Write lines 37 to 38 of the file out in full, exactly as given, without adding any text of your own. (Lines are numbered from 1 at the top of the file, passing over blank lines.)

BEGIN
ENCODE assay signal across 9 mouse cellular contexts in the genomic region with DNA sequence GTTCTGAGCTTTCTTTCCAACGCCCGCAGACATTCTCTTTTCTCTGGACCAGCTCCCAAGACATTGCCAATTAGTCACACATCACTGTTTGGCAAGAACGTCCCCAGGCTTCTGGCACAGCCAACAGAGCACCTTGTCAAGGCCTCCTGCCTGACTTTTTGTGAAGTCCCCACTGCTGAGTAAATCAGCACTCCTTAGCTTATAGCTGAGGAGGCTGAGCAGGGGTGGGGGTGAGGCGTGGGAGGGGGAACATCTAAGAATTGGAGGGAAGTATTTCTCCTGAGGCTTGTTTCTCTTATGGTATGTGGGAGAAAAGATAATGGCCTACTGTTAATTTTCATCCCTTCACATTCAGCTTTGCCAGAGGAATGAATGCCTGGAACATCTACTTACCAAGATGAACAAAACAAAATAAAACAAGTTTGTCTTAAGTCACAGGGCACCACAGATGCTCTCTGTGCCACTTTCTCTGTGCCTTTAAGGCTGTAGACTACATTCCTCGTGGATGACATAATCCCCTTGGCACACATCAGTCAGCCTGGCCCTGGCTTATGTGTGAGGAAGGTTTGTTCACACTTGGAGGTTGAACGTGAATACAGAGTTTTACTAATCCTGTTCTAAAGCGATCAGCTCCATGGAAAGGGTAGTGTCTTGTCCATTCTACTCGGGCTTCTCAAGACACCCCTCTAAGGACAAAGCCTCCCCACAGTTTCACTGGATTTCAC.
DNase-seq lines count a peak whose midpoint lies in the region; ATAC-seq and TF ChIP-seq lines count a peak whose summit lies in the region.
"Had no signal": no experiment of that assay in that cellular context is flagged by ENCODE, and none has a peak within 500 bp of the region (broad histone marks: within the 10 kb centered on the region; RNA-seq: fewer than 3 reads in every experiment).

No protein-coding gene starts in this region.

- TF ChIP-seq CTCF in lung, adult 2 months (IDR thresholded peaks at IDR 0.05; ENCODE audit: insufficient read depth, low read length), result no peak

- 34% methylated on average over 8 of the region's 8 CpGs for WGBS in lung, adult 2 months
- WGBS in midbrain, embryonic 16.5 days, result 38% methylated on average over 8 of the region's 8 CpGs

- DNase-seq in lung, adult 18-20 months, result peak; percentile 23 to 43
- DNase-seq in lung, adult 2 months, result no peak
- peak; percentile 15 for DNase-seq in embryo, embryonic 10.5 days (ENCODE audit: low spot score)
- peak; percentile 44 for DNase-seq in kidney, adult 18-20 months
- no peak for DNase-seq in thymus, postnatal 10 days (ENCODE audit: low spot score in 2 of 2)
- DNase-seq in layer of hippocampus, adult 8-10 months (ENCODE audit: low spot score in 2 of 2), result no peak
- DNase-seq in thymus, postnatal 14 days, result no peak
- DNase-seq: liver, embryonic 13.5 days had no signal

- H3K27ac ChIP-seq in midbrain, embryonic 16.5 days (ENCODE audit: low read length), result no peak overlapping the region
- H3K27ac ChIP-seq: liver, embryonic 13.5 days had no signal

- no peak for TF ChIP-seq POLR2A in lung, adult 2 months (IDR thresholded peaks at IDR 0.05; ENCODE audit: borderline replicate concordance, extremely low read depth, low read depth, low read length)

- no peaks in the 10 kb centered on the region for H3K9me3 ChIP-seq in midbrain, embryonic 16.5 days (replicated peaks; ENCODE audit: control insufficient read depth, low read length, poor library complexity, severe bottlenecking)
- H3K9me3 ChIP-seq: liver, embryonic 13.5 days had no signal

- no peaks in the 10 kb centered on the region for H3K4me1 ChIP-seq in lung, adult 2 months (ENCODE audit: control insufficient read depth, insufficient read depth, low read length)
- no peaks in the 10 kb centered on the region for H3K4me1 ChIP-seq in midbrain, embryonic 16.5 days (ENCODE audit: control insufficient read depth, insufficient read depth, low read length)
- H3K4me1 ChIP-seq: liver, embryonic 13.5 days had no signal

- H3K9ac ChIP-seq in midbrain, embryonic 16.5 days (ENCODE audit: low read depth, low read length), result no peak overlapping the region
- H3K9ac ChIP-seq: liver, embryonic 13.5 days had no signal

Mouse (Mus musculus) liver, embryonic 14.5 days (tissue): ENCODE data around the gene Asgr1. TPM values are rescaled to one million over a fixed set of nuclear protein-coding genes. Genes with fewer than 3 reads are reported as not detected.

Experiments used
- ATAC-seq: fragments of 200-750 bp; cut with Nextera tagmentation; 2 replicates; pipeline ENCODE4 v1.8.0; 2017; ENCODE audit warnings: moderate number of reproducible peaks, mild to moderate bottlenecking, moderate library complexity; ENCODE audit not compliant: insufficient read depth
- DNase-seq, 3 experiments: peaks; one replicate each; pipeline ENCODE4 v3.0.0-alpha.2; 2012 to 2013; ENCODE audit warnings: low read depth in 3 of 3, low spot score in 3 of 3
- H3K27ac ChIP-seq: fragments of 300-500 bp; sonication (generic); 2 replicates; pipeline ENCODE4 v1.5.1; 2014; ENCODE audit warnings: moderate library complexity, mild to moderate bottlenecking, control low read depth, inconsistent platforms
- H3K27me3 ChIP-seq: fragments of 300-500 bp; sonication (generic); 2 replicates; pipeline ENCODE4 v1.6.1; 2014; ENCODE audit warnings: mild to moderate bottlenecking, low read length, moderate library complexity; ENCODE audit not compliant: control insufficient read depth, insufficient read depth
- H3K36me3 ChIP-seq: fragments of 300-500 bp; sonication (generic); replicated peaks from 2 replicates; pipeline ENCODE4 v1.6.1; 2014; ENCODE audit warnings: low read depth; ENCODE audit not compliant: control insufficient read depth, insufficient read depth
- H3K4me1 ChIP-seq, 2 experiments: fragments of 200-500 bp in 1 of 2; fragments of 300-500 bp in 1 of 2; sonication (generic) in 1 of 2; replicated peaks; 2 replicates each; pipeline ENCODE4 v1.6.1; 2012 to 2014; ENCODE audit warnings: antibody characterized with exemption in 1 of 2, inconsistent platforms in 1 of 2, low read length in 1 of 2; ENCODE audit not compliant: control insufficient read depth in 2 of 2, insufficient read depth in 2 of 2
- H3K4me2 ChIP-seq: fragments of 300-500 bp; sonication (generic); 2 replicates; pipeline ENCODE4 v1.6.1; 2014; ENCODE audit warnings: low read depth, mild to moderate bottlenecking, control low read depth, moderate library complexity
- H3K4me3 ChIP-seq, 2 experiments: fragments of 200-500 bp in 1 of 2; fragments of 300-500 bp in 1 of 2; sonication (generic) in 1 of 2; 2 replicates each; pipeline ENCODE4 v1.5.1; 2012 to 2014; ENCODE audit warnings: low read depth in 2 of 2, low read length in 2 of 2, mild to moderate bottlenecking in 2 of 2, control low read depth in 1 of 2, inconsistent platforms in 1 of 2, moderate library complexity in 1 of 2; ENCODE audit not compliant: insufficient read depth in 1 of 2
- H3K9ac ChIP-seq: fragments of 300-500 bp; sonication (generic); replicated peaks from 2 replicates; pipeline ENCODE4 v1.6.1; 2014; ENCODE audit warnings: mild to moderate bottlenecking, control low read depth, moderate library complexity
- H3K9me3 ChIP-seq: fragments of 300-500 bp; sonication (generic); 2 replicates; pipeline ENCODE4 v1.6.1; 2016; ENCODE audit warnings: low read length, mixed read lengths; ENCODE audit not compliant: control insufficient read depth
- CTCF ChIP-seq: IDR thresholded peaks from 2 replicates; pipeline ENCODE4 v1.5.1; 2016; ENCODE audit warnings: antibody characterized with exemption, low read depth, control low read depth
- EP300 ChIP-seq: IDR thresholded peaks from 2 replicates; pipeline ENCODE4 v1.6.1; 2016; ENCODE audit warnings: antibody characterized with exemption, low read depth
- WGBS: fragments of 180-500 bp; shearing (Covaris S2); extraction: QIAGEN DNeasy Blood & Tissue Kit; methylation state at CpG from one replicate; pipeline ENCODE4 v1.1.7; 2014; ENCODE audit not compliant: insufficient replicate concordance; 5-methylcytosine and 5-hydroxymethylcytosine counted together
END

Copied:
- H3K9me3 ChIP-seq: fragments of 300-500 bp; sonication (generic); 2 replicates; pipeline ENCODE4 v1.6.1; 2016; ENCODE audit warnings: low read length, mixed read lengths; ENCODE audit not compliant: control insufficient read depth
- CTCF ChIP-seq: IDR thresholded peaks from 2 replicates; pipeline ENCODE4 v1.5.1; 2016; ENCODE audit warnings: antibody characterized with exemption, low read depth, control low read depth